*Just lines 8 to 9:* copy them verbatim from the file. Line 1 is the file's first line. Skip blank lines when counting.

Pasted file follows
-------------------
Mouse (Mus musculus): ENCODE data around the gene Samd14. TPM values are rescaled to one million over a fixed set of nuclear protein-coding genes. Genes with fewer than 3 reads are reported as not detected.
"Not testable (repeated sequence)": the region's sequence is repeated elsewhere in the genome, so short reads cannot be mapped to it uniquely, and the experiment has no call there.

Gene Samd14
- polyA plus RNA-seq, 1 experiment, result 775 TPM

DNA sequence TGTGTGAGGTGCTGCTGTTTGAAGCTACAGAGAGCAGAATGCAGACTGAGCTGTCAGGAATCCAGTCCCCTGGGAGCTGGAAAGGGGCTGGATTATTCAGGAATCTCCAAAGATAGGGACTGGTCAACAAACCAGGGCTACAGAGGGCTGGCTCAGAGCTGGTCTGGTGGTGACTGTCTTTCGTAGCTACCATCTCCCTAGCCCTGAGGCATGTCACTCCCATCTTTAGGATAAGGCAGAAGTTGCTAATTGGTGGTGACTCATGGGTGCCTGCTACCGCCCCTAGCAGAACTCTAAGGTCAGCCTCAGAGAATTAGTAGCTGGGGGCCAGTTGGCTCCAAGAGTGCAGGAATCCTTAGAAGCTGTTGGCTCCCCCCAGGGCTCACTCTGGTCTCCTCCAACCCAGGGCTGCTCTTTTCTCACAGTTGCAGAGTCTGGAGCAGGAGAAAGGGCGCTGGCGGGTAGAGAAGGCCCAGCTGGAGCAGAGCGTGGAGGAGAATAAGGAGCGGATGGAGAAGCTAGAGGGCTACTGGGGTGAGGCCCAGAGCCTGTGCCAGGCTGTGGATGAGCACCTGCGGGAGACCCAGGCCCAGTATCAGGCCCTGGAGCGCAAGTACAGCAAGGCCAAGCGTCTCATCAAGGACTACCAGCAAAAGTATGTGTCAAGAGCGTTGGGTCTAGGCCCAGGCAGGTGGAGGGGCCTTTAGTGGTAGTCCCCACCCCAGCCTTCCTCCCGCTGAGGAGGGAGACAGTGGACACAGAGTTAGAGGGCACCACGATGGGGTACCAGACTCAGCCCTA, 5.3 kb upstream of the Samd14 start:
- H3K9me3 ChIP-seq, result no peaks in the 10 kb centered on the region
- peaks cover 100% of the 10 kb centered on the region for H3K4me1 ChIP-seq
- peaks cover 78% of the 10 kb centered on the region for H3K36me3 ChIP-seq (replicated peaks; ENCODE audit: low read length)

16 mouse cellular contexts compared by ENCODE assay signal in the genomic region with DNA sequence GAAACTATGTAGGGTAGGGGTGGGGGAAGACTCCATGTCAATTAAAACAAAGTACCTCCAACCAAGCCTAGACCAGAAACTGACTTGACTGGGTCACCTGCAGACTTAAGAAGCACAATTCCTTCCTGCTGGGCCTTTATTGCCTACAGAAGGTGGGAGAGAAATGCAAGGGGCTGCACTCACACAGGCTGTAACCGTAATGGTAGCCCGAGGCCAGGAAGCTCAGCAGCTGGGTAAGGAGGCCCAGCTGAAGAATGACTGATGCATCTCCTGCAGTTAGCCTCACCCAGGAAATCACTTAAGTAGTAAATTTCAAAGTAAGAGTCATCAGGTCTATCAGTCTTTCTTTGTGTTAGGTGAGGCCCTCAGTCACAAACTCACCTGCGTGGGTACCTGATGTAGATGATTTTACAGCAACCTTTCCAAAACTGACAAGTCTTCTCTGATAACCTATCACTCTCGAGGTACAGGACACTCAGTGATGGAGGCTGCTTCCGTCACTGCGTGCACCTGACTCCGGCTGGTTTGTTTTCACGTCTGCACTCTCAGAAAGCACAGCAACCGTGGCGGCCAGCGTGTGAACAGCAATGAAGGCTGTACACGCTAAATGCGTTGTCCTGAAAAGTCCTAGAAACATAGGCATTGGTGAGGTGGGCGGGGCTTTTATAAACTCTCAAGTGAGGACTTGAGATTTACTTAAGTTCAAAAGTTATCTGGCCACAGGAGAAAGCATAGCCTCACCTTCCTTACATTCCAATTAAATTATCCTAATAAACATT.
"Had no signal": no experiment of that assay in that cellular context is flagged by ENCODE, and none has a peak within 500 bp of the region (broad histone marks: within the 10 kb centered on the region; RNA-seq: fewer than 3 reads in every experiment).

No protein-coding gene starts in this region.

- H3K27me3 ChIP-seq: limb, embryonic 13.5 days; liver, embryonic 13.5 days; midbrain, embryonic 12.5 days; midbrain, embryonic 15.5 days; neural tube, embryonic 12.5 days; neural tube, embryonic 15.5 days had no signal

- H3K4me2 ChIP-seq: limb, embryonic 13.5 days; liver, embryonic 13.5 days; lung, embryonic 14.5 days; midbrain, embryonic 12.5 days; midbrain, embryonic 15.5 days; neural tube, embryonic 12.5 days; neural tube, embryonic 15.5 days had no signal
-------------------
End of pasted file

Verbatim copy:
- peaks cover 78% of the 10 kb centered on the region for H3K36me3 ChIP-seq (replicated peaks; ENCODE audit: low read length)

16 mouse cellular contexts compared by ENCODE assay signal in the genomic region with DNA sequence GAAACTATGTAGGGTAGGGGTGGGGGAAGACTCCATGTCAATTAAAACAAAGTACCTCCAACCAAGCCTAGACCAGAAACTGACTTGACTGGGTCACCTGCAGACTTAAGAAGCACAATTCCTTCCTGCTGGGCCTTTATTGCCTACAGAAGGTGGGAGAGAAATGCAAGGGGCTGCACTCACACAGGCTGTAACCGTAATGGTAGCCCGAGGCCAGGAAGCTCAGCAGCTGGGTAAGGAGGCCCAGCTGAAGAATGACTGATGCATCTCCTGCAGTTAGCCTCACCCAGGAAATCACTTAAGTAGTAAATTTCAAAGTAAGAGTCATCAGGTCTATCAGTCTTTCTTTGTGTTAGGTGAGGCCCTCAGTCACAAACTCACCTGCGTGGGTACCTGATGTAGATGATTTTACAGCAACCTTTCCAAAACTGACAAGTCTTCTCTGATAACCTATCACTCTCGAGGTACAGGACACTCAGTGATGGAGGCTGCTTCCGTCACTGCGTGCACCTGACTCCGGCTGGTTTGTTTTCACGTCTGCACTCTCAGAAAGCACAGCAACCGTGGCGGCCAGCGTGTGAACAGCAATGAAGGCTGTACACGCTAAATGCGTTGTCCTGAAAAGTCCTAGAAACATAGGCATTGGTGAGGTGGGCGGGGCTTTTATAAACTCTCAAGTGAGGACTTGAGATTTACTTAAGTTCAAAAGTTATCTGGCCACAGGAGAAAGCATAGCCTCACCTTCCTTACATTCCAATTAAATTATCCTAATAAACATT.